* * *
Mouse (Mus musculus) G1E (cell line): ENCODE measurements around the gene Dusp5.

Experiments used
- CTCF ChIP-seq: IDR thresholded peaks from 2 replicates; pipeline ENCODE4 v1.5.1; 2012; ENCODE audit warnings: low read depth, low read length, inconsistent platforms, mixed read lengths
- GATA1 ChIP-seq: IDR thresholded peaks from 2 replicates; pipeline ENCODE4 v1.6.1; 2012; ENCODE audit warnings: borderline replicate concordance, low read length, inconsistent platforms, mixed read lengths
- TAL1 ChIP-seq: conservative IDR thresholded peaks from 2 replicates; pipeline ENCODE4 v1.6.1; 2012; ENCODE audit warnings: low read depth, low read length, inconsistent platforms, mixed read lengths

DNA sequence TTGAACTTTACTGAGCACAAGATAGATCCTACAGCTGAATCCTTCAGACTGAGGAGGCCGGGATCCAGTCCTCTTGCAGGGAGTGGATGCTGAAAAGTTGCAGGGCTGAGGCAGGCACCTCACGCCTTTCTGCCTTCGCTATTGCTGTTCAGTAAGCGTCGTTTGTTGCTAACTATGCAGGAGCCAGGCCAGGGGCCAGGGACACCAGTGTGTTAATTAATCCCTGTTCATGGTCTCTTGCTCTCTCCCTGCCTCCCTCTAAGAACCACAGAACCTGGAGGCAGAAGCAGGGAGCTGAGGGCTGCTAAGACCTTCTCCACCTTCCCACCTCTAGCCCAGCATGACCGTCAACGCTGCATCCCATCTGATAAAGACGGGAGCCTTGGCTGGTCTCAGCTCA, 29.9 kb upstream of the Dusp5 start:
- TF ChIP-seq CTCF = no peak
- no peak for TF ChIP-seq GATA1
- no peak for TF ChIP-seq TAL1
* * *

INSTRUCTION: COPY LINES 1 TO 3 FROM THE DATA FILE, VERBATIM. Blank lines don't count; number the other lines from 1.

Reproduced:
Mouse (Mus musculus) G1E (cell line): ENCODE measurements around the gene Dusp5.

Experiments used
- CTCF ChIP-seq: IDR thresholded peaks from 2 replicates; pipeline ENCODE4 v1.5.1; 2012; ENCODE audit warnings: low read depth, low read length, inconsistent platforms, mixed read lengths